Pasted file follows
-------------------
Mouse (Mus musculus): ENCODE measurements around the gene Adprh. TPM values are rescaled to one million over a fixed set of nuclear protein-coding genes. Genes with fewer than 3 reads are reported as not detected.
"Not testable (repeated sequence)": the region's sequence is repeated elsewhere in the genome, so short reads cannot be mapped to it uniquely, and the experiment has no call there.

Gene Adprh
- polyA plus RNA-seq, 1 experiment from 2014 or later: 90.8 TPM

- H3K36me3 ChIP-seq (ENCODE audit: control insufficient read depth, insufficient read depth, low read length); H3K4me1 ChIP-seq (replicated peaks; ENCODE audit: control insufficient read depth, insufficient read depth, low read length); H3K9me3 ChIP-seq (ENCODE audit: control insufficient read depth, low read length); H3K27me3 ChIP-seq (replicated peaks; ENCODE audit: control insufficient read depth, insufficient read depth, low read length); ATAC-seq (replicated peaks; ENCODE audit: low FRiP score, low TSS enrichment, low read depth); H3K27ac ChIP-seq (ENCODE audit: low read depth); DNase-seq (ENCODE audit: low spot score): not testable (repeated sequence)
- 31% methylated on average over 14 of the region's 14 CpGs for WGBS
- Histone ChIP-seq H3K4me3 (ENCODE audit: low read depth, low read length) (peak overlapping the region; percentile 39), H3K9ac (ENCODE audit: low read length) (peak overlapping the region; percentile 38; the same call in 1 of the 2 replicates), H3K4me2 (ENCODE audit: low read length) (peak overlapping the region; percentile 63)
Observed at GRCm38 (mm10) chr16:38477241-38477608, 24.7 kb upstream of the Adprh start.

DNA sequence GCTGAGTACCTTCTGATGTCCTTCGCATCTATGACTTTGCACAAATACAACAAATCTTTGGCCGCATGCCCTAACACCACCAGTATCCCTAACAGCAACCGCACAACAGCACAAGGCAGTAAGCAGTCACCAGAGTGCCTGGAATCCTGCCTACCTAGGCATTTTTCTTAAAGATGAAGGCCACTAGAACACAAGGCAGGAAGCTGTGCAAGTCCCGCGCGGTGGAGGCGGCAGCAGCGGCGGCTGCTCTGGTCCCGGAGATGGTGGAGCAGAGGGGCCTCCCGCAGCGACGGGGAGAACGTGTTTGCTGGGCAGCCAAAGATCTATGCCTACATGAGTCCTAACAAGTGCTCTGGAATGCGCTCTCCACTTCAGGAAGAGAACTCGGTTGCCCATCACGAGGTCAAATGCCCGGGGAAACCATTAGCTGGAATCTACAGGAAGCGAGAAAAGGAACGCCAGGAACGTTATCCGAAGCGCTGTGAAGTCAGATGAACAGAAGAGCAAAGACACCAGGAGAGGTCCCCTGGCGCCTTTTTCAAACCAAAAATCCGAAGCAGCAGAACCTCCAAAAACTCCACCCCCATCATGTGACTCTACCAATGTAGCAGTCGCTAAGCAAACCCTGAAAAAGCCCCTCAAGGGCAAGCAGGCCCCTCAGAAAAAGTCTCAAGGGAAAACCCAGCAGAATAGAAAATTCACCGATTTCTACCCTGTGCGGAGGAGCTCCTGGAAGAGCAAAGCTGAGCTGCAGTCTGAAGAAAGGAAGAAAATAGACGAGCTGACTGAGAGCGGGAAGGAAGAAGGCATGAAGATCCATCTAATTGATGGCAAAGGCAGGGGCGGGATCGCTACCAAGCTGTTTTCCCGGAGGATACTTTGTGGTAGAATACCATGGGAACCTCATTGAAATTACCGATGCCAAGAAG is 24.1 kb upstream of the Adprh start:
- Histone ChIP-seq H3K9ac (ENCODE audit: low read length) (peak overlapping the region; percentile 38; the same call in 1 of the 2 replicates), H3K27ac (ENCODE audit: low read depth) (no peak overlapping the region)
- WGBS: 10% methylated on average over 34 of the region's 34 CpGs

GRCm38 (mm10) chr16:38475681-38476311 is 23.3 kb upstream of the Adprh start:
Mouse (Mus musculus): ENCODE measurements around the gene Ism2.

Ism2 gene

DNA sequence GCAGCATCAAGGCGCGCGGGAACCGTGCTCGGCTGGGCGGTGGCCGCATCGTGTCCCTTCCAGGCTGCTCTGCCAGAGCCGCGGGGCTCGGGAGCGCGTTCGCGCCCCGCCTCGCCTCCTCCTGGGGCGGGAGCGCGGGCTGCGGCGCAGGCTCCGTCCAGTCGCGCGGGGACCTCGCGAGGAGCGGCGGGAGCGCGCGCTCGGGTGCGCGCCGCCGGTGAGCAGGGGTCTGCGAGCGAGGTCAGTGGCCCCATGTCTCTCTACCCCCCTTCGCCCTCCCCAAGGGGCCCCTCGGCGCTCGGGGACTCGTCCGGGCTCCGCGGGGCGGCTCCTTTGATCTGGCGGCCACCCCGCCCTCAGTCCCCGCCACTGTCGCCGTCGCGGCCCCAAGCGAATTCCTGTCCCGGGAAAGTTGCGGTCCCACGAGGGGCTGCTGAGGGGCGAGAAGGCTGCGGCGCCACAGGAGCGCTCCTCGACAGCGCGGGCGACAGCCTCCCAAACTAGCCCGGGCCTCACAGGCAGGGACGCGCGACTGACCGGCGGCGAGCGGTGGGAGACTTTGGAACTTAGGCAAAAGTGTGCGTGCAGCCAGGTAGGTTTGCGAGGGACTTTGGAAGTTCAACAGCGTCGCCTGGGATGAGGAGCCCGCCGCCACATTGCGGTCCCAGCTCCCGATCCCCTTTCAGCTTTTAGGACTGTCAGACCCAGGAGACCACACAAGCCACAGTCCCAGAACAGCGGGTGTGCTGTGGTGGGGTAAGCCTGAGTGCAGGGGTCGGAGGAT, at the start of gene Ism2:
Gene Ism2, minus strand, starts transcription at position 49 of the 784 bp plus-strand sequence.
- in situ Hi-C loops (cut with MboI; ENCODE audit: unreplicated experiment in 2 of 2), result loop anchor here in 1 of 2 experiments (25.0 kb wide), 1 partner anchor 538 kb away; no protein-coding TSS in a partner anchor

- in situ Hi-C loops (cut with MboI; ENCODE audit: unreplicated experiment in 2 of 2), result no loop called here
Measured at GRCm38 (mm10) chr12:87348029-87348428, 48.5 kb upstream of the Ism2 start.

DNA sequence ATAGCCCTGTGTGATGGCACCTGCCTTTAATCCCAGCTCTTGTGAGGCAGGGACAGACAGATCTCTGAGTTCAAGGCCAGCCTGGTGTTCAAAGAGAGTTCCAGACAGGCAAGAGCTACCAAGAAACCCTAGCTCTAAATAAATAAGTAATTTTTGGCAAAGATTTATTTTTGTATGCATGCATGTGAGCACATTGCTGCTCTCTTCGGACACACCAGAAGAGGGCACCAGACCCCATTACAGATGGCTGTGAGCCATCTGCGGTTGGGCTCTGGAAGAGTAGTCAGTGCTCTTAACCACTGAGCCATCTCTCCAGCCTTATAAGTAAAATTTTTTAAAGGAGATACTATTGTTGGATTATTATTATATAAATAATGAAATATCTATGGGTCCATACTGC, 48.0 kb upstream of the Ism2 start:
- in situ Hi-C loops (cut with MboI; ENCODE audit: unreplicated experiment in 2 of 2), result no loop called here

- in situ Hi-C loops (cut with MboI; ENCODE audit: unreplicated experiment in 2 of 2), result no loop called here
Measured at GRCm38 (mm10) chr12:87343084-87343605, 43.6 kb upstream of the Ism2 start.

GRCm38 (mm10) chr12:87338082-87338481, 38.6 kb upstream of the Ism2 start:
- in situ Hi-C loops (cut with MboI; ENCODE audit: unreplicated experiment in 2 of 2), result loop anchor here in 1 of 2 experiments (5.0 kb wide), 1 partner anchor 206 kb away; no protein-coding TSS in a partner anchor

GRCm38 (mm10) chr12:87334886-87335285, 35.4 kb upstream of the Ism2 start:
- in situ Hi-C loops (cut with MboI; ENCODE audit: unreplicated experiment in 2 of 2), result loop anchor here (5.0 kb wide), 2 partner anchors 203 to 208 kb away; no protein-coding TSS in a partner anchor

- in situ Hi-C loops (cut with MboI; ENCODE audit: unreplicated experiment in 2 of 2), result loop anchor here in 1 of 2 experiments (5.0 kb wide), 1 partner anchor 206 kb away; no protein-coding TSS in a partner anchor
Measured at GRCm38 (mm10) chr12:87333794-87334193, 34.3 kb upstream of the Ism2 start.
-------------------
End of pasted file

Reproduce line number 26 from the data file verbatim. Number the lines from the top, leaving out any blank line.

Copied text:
GRCm38 (mm10) chr12:87334886-87335285, 35.4 kb upstream of the Ism2 start: